Pelvic Organ Prolapse
Pelvic organ prolapse is not an American women's health concern, POP is a global women's health pandemic - Sherrie Palm
image by: Association for Pelvic Organ Prolapse Support - APOPS
Pelvic Organ Prolapse: Health, Help, Hope, and Healing
Pelvic organ prolapse (POP) has been on medical record for nearly 4000 years, dating back to the Kahun Gynaecologic Papyrus circa 1835 B.C., yet remains shrouded in stigmatized silence because of embarrassing symptoms. Women in every country around the world experience POP, yet seldom understand what is occurring in their bodies. Women are seldom informed about POP prior to diagnosis with it. It's long past time to talk out loud about POP.
The pubococcygeus muscles (PC) are a trampoline-like set of muscles that sit at the base of the abdominal cavity, supporting the organs and structural tissues above them. Pelvic organ prolapse occurs when the PC muscles weaken and/or become damaged…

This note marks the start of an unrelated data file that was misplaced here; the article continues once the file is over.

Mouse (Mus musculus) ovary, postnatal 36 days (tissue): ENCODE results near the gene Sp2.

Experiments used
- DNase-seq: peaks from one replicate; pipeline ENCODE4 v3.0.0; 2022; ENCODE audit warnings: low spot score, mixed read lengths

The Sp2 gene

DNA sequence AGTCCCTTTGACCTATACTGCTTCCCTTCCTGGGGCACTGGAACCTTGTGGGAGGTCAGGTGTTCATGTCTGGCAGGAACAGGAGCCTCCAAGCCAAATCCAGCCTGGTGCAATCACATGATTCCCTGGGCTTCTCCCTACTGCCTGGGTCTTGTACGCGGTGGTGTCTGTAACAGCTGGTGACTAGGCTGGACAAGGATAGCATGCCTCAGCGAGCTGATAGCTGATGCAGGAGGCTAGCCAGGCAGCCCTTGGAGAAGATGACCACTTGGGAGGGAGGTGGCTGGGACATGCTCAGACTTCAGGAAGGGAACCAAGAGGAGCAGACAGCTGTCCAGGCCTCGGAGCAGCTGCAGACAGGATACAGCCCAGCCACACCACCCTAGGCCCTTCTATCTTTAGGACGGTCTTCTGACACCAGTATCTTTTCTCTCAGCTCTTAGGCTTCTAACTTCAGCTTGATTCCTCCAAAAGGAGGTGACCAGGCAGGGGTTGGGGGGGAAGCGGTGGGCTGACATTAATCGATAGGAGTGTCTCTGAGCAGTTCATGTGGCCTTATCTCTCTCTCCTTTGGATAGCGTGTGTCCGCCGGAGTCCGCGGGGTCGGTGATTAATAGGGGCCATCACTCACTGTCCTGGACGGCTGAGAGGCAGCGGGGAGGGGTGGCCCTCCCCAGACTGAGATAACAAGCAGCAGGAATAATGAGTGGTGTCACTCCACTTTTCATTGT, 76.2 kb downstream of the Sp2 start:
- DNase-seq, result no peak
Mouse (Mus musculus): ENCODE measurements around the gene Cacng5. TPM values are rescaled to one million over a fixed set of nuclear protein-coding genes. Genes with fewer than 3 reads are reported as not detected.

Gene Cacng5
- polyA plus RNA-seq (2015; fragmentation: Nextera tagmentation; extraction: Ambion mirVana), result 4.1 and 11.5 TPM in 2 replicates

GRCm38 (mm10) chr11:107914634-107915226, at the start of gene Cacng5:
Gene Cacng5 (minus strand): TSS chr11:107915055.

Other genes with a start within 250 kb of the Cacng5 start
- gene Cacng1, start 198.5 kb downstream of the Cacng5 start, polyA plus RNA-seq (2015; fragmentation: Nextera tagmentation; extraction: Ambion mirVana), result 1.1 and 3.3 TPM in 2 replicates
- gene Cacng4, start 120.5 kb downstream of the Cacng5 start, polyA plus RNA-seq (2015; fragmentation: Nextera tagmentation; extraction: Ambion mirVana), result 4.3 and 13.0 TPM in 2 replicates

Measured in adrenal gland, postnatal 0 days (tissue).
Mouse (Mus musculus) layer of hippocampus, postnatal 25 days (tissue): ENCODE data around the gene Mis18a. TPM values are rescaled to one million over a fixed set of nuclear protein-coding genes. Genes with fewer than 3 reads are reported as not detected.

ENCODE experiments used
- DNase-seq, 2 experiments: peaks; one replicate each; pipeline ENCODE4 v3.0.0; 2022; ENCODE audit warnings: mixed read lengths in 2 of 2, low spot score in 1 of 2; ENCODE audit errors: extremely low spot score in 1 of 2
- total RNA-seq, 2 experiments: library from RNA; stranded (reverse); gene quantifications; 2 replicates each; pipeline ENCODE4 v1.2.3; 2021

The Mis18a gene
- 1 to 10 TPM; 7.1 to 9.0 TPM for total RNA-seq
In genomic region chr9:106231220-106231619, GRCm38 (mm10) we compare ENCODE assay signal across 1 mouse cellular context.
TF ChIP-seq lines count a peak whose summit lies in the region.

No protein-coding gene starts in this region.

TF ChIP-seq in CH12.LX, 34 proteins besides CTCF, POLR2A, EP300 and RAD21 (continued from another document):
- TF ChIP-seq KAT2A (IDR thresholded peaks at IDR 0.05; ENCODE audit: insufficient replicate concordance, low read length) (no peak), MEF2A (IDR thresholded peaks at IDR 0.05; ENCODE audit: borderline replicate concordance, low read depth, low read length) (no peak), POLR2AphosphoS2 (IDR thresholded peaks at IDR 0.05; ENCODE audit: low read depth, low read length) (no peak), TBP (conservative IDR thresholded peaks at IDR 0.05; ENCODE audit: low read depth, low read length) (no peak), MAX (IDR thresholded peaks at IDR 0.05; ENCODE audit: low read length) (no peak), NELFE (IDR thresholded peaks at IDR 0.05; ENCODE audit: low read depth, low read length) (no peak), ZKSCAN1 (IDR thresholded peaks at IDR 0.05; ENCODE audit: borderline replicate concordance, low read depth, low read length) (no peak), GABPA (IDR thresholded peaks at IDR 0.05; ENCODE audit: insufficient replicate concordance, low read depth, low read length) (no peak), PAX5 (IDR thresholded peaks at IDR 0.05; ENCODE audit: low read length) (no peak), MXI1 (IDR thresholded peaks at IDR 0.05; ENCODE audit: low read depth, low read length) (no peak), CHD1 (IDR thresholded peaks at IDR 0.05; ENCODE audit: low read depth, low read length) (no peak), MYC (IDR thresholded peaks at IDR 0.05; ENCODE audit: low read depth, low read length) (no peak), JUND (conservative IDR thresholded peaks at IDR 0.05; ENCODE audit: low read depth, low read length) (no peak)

Voices for PFD
The mission of the AUGS Foundation is to improve patients' lives through the comprehensive support of research and public awareness that advances the prevention, treatment and cure of female pelvic floor disorders.
F.D.A. Halts U.S. Sales of Pelvic Mesh, Citing Safety Concerns for Women
Litigation over pelvic mesh, also called transvaginal mesh, ranks as one of the largest mass tort cases in the nation’s history in terms of claims filed, number of corporate defendants and settlement dollars.
Pelvic Organ Prolapse Primer
Important note: DO NOT GOOGLE IMAGE SEARCH "PROLAPSE." You will only find worst-case scenarios and it will freak you the F out if you have recently been diagnosed with prolapse. Just trust me on this one.
Can I Exercise With Pelvic Organ Prolapse?
If you’ve given birth, whether vaginally or via C-section, you owe it to your current and future health to have a good understanding about prolapse.
A Female Surgical Nightmare
The condition can be debilitating and demoralizing—though rarely life-threatening. But for some patients, the cure can be worse than the disease.
A Scourge for Mothers: Pelvic Organ Prolapse